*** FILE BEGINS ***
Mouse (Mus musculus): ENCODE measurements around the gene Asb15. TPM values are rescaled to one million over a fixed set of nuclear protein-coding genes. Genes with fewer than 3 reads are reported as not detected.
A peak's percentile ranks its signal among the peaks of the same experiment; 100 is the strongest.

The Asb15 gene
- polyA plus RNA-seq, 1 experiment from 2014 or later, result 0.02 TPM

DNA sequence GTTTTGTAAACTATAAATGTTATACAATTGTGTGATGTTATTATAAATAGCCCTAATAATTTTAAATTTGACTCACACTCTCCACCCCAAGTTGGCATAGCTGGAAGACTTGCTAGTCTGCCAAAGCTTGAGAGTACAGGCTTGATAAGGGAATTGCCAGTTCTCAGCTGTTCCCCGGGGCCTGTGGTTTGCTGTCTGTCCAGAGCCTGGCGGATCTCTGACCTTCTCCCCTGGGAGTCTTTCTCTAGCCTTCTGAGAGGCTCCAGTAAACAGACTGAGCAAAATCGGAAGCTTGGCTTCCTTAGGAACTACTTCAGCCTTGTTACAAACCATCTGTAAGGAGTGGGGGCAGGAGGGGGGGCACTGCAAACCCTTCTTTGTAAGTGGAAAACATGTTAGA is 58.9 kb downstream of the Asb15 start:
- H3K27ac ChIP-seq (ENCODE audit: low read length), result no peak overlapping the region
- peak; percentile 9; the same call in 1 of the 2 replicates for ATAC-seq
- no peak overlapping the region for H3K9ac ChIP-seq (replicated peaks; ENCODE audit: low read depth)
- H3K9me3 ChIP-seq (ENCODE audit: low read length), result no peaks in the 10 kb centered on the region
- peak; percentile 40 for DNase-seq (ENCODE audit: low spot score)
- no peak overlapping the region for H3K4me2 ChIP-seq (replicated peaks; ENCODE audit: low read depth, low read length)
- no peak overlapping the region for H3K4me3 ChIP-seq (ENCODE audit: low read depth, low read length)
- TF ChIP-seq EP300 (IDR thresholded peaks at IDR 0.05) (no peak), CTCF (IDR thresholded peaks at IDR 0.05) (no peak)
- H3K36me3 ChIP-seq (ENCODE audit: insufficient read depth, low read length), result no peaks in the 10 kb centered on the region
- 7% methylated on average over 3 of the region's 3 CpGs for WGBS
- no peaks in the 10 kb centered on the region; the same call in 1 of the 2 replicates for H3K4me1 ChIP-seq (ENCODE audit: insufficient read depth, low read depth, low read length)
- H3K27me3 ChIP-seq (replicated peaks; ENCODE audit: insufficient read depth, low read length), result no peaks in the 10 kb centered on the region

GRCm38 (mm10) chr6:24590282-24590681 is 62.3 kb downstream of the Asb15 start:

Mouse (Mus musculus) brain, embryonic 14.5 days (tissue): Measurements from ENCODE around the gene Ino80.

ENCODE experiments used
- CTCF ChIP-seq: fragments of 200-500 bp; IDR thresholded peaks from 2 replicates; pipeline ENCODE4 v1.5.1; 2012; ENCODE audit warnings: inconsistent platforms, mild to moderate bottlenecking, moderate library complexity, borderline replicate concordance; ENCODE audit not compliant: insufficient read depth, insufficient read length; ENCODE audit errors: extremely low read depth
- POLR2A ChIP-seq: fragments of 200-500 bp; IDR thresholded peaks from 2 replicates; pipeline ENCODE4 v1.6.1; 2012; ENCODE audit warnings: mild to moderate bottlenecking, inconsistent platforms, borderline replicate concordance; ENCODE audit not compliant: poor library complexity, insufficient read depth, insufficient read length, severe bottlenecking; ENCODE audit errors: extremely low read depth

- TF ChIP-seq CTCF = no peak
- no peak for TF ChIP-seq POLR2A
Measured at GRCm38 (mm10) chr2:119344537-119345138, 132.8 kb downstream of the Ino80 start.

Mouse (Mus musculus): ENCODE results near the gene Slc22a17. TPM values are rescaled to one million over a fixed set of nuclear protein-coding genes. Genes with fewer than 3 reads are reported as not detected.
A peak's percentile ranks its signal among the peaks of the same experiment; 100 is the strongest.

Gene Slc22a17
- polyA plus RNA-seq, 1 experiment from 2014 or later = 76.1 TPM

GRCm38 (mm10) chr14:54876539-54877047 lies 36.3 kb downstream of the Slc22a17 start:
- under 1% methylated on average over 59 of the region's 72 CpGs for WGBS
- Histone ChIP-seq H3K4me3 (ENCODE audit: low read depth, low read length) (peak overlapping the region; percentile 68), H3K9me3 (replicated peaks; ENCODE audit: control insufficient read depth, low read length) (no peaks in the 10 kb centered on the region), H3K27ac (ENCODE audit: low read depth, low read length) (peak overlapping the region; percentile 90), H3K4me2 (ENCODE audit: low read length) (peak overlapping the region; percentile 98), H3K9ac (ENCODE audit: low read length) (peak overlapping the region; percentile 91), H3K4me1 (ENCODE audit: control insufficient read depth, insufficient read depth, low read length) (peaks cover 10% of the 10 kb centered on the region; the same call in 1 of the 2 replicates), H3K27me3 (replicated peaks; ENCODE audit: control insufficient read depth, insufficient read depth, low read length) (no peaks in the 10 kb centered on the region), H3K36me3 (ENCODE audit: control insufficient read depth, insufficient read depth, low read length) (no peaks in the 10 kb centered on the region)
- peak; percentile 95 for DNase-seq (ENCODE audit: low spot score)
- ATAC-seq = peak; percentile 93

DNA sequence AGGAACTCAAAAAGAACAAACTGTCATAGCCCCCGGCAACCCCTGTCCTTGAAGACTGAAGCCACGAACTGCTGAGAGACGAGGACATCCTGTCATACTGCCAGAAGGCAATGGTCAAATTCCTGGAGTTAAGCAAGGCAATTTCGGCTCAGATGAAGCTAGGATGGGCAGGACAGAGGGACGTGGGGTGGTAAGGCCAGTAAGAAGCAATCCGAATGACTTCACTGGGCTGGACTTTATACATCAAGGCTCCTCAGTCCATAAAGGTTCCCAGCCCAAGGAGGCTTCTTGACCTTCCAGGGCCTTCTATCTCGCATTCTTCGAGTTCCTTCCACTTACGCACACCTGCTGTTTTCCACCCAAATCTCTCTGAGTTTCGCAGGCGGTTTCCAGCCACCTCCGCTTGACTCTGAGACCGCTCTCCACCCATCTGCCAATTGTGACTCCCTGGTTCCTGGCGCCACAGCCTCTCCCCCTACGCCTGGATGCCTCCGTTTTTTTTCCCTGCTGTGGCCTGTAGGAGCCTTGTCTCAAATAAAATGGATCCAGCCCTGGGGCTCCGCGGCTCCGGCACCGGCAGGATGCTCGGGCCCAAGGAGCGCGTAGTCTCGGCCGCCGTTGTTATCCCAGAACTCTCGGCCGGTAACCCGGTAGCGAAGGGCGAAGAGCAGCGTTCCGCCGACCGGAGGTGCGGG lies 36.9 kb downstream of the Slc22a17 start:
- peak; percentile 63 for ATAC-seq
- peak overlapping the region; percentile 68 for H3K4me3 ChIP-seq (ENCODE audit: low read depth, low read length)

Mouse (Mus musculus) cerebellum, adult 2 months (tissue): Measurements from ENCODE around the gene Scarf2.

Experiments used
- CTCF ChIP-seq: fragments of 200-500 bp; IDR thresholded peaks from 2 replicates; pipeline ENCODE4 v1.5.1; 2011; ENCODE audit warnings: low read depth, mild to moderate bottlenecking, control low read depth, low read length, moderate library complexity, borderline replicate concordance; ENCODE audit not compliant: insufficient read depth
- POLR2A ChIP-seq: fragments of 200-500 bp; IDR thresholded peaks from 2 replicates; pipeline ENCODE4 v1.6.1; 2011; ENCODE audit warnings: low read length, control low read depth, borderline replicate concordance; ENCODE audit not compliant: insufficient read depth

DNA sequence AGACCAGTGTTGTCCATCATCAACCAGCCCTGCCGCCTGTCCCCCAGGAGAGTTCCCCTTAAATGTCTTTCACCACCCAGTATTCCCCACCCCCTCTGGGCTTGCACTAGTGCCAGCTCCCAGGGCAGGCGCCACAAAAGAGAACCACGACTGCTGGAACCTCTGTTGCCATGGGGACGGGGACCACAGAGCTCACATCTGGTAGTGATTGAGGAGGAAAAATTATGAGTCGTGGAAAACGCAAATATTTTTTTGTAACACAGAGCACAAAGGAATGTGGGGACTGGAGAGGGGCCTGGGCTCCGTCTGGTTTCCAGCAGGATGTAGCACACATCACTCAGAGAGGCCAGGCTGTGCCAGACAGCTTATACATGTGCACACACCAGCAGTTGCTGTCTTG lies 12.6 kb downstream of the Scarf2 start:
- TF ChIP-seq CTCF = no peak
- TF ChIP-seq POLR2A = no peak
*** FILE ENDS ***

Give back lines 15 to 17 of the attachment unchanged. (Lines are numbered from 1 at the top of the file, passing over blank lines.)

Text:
- 7% methylated on average over 3 of the region's 3 CpGs for WGBS
- no peaks in the 10 kb centered on the region; the same call in 1 of the 2 replicates for H3K4me1 ChIP-seq (ENCODE audit: insufficient read depth, low read depth, low read length)
- H3K27me3 ChIP-seq (replicated peaks; ENCODE audit: insufficient read depth, low read length), result no peaks in the 10 kb centered on the region